TRAVELING WITH A CHRONIC ILLNESS: TIPS AND TRICKS

Updated: Jul 18


Living with a chronic illness can be hard.


Traveling with one can be harder, but not impossible.


I was first diagnosed with endometriosis in April of 2018. After three years of experiencing excruciating pain, I finally had a name for it all; all of the tears, all of the confusion, and all of the trials and errors finally had one word to go by.


It was a relief and a burden. A two-for-one special. What a relief to know I’m not “crazy” or “being dramatic,” but a physical and emotional burden nonetheless.


Nicole, get to the travel part!


Two years after diagnosis, I have accepted my endometriosis diagnosis and have worked so hard on myself to help treat the pain. My daily routine allows for me to alleviate some of my symptoms. However, we all know that travel disrupts your daily routine.


How do you travel with a chronic illness?


I don’t think people realize how hard it can be to do daily tasks with a chronic illness, let alone travel. Here are some helpful pieces of advice for people who are simply trying to live their best lives. (Obviously, every chronic illness is different. I can only speak to my own personal experiences. Please make sure you consult your doctor before your travels to go over steps you can implement to your daily travel routine for your specific health concerns.) Come along for the ride!


IMPORTANT: P L E A S E consult your doctor before traveling. I am not a medical professional, nor do I claim to be. (Shout out to all of the medical professionals tackling COVID-19 around the globe!) I am merely sharing things that have worked for me to help me treat my endometriosis, both in my daily life and while traveling. If you think you have endometriosis, please talk to your doctor / gynecologist.

The power of “ J U S T I N C A S E “


Packing things you might need just in case xyz happens is one of the smartest moves you can make. You never know when *those* types of situations might arise. You do not deserve to be in a position where you are empty-handed and completely ill-equipped to handle certain scenarios. Whether it’s extra pain reliever or simply a bottle of water to stay hydrated, pack it... you know, just in case.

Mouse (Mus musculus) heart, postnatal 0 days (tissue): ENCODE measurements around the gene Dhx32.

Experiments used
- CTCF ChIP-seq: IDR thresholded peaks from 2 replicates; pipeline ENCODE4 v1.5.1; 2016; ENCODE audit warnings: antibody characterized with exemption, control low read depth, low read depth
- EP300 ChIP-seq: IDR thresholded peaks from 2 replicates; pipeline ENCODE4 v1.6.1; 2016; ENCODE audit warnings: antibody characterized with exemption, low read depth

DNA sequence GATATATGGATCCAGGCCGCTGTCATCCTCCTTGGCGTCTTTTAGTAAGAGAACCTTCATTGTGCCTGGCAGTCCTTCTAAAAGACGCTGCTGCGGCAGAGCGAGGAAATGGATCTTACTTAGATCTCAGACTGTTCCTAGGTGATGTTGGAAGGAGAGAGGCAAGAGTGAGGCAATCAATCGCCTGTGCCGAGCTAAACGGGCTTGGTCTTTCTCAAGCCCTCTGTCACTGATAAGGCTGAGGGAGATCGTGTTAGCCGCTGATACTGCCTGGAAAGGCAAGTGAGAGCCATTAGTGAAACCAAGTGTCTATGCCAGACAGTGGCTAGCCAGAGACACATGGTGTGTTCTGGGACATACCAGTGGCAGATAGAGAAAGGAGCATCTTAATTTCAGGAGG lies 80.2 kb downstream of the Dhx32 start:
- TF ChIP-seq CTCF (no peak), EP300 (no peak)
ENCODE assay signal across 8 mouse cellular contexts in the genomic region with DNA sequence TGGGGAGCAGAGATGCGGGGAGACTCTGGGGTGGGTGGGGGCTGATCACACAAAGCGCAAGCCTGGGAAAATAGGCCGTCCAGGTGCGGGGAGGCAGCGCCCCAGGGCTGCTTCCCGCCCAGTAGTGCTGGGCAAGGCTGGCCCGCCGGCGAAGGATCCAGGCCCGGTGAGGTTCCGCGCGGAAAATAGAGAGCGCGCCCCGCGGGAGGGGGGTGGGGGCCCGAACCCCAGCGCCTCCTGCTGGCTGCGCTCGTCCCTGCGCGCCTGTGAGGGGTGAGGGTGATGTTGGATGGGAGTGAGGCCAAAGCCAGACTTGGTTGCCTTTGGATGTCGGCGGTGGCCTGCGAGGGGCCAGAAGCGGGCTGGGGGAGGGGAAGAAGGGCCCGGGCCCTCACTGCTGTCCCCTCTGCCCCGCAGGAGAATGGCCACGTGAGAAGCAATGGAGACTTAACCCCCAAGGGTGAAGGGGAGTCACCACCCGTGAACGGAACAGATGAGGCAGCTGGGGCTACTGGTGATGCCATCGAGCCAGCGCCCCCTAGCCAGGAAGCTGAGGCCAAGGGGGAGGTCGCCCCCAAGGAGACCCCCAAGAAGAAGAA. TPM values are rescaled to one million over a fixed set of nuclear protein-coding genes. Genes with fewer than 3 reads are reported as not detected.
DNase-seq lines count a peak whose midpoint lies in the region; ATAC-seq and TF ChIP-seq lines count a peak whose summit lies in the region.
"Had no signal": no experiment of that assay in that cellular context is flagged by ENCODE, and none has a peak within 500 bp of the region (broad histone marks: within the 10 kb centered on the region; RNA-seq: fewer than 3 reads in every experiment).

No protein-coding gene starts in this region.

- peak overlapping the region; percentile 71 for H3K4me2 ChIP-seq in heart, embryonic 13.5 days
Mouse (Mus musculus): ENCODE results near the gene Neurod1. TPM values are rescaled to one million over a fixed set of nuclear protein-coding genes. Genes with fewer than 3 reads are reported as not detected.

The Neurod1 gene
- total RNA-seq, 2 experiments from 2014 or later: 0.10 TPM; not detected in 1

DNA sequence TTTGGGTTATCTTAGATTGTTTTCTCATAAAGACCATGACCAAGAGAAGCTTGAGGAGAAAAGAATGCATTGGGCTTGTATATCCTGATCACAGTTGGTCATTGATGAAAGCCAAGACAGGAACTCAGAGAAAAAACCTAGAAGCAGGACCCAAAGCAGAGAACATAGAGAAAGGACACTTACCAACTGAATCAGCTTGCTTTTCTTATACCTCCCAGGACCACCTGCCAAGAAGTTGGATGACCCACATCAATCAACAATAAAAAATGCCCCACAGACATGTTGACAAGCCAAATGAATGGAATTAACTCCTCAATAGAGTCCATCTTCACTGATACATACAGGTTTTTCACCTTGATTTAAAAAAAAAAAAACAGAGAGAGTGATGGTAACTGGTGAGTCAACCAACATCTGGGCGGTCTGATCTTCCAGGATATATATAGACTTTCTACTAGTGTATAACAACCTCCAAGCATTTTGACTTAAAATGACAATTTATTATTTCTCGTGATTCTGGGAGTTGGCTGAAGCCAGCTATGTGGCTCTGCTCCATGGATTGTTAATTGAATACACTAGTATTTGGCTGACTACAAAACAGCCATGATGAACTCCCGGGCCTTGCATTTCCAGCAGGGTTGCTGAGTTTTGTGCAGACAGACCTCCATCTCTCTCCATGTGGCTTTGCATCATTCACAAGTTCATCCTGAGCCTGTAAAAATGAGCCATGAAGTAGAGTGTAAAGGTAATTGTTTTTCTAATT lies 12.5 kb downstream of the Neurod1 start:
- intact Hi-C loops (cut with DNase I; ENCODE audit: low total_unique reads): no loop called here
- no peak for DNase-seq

What’s your mode of T R A N S P O R T A T I O N ?


If a change in air pressure makes you sick... don’t fly. If being in a car aggravates your nausea... don’t drive. I personally prefer flying and enjoy what the change in air pressure does for my endometriosis (people with vaginas, look it up!), so my favorite mode of transportation is flying. However, I like to take naproxen before a flight to ensure that I have a comfortable experience. I also like to stay hydrated. We all know water is good for us, but I’ll go further into why I love staying hydrated on a flight...



... N O W.


Long story short, it forces me to get out of my seat to go to the bathroom. 🤷🏻‍♀️ My body is moving, stretching, and the blood is circulating. (Bonus points for compression socks! Mine have fox on them.)



L I V I A


This tip might not apply to everyone, but I can see this device being used for a multitude of health concerns.